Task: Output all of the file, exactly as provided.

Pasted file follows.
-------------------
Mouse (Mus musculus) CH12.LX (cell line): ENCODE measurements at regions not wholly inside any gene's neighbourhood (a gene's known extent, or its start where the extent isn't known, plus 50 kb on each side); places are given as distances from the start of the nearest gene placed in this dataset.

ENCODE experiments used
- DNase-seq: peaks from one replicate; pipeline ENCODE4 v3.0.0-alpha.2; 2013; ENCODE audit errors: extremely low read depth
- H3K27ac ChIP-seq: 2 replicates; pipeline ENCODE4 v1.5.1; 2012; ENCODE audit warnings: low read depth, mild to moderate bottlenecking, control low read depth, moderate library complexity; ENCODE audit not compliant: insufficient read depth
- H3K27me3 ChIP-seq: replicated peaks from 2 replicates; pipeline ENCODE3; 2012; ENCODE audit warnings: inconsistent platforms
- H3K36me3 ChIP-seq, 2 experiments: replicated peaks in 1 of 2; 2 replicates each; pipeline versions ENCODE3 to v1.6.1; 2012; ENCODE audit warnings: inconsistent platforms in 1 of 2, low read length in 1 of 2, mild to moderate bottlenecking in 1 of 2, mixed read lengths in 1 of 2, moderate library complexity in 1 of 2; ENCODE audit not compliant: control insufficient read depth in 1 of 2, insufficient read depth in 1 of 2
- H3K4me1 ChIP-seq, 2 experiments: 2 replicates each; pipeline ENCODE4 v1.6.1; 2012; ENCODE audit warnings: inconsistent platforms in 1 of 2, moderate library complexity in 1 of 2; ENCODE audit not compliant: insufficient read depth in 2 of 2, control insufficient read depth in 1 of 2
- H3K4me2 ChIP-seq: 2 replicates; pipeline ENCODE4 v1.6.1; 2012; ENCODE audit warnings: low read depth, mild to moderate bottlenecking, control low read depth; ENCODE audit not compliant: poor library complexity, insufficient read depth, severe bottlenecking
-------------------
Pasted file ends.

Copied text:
Mouse (Mus musculus) CH12.LX (cell line): ENCODE measurements at regions not wholly inside any gene's neighbourhood (a gene's known extent, or its start where the extent isn't known, plus 50 kb on each side); places are given as distances from the start of the nearest gene placed in this dataset.

ENCODE experiments used
- DNase-seq: peaks from one replicate; pipeline ENCODE4 v3.0.0-alpha.2; 2013; ENCODE audit errors: extremely low read depth
- H3K27ac ChIP-seq: 2 replicates; pipeline ENCODE4 v1.5.1; 2012; ENCODE audit warnings: low read depth, mild to moderate bottlenecking, control low read depth, moderate library complexity; ENCODE audit not compliant: insufficient read depth
- H3K27me3 ChIP-seq: replicated peaks from 2 replicates; pipeline ENCODE3; 2012; ENCODE audit warnings: inconsistent platforms
- H3K36me3 ChIP-seq, 2 experiments: replicated peaks in 1 of 2; 2 replicates each; pipeline versions ENCODE3 to v1.6.1; 2012; ENCODE audit warnings: inconsistent platforms in 1 of 2, low read length in 1 of 2, mild to moderate bottlenecking in 1 of 2, mixed read lengths in 1 of 2, moderate library complexity in 1 of 2; ENCODE audit not compliant: control insufficient read depth in 1 of 2, insufficient read depth in 1 of 2
- H3K4me1 ChIP-seq, 2 experiments: 2 replicates each; pipeline ENCODE4 v1.6.1; 2012; ENCODE audit warnings: inconsistent platforms in 1 of 2, moderate library complexity in 1 of 2; ENCODE audit not compliant: insufficient read depth in 2 of 2, control insufficient read depth in 1 of 2
- H3K4me2 ChIP-seq: 2 replicates; pipeline ENCODE4 v1.6.1; 2012; ENCODE audit warnings: low read depth, mild to moderate bottlenecking, control low read depth; ENCODE audit not compliant: poor library complexity, insufficient read depth, severe bottlenecking